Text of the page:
The submarine had a maximum surface speed of 17.7 knots (32.8 km/h; 20.4 mph) and a maximum submerged speed of 7.6 knots (14.1 km/h; 8.7 mph).[2] When submerged, the boat could operate for 80 nautical miles (150 km; 92 mi) at 4 knots (7.4 km/h; 4.6 mph); when surfaced, she could travel 8,500 nautical miles (15,700 km; 9,800 mi) at 10 knots (19 km/h; 12 mph). U-375 was fitted with five 53.3 cm (21 in) torpedo tubes (four fitted at the bow and one at the stern), fourteen torpedoes, one 8.8 cm (3.46 in) SK C/35 naval gun, 220 rounds, and an anti-aircraft gun. The boat had a complement of between forty-four and sixty.[2]

Service history[edit]

The boat's service began on 19 July 1941 with training as part of the 5th U-boat Flotilla. She was transferred to the 3rd Flotilla on 1 November 1941 for active service, followed by a transfer to 29th Flotilla on 1 January 1942 in the Mediterranean.

In 10 patrols she sank 9 merchant ships, for a total of 16,852 GRT, plus 1 warship damaged and another merchant ship written off as a total loss.

Fate[edit]

U-375 was sunk, after being depth charged by USN submarine chaser PC-624, on 30 July 1943 at position 36°40′N 12°28′E / 36.667°N 12.467°E / 36.667; 12.467 in the Mediterranean NW of Malta. All hands were lost.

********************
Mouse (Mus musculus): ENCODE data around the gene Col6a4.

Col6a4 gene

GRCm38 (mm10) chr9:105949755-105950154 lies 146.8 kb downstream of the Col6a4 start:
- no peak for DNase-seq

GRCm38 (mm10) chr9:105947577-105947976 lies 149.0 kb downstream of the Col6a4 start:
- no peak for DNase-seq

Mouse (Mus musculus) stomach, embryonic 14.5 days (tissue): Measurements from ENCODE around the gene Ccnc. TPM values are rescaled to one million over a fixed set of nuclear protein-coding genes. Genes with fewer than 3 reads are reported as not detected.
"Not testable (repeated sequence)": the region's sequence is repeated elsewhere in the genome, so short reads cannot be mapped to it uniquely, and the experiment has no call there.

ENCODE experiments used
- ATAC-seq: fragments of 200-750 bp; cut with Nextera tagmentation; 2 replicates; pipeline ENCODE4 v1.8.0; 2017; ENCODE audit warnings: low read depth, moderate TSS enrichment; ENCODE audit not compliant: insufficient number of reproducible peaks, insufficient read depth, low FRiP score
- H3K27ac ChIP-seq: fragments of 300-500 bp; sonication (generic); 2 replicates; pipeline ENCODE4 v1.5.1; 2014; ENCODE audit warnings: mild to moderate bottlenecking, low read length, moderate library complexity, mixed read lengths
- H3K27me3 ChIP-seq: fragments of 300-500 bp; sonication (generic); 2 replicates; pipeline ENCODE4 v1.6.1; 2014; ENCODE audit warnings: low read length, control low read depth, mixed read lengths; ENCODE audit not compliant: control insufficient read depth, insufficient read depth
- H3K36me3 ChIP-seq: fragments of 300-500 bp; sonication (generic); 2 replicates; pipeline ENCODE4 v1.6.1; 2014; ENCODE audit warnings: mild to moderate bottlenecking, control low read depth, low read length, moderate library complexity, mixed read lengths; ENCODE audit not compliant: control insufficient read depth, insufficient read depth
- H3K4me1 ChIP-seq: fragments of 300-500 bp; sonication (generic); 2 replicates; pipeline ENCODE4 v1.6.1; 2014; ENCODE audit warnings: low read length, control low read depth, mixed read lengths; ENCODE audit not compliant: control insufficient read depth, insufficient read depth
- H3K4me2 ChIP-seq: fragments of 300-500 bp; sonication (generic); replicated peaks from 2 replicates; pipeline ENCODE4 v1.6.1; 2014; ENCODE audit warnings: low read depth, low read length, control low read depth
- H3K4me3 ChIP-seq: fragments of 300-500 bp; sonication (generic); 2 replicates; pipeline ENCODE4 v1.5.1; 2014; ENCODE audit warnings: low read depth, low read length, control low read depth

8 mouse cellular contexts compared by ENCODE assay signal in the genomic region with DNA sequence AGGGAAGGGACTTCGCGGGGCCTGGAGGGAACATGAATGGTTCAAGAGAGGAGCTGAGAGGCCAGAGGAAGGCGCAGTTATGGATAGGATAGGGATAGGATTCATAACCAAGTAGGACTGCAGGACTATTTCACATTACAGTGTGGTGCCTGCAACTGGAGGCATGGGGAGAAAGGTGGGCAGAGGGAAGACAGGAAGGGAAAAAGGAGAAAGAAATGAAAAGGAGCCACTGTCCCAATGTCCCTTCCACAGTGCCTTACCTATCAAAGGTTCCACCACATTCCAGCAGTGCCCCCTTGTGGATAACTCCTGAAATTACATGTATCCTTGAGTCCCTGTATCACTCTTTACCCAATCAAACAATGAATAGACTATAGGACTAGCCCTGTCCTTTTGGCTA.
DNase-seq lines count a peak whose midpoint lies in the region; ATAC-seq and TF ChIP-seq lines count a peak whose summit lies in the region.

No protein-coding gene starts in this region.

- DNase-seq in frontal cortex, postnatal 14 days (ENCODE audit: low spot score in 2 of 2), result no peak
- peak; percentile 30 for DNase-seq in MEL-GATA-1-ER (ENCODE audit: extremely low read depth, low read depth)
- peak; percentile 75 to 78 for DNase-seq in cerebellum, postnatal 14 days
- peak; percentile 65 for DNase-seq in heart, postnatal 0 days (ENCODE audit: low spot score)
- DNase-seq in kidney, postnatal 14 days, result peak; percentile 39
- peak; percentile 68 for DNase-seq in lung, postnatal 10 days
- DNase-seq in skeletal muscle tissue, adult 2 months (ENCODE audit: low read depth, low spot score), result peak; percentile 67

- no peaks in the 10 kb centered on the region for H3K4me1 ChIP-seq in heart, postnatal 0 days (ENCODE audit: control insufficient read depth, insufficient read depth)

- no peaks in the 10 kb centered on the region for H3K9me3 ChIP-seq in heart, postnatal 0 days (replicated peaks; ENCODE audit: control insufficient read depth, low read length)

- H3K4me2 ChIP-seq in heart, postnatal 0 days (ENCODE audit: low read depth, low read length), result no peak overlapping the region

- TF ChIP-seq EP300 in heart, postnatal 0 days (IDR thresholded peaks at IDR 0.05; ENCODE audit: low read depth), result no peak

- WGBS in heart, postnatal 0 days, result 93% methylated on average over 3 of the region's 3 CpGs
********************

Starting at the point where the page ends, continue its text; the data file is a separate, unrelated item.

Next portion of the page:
Summary of raiding history[edit]

Date Name Nationality Tonnage[Note 1] Fate[3]
6 July 1942 Hero  Norway 1,376 Sunk
30 July 1942 Amina  Egypt 87 Sunk
30 July 1942 Ikbal  Egypt 176 Sunk
26 August 1942 Empire Kumari  United Kingdom 6,288 Total loss
3 September 1942 Miriam  Mandatory Palestine 38 Sunk
3 September 1942 Arnon  Mandatory Palestine 558 Sunk
3 September 1942 Salina  Mandatory Palestine 108 Sunk
6 September 1942 Turkian  Egypt 113 Sunk
1 December 1942 HMS Manxman  Royal Navy 2,650 Damaged
4 July 1943 City of Venice  United Kingdom 8,762 Sunk
4 July 1943 St.Essylt  United Kingdom 5,634 Sunk

See also[edit]

References[edit]

Notes[edit]

  1. ^ Merchant ship tonnages are in gross register tons. Military vessels are listed by tons displacement.

Citations[edit]

  1. ^ Helgason, Guðmundur. "The Type VIIC boat U-375". German U-boats of WWII - uboat.net. Retrieved 15 May 2014. 
  2. ^ a b c d Gröner 1991, pp. 43-46.
  3. ^ Helgason, Guðmundur. "Ships hit by U-375". German U-boats of WWII - uboat.net. Retrieved 15 May 2014. 

Bibliography[edit]

  • Busch, Rainer; Röll, Hans-Joachim (1999). Deutsche U-Boot-Verluste von September 1939 bis Mai 1945. Der U-Boot-Krieg (in German). IV. Hamburg, Berlin, Bonn: Mittler. ISBN 3-8132-0514-2. 
  • Gröner, Erich; Jung, Dieter; Maass, Martin (1991). U-boats and Mine Warfare Vessels. German Warships 1815–1945. 2. Translated by Thomas, Keith; Magowan, Rachel. London: Conway Maritime Press. ISBN 0-85177-593-4. 
  • Sharpe, Peter (1998). U-Boat Fact File. Great Britain: Midland Publishing. ISBN 1-85780-072-9. 

External links[edit]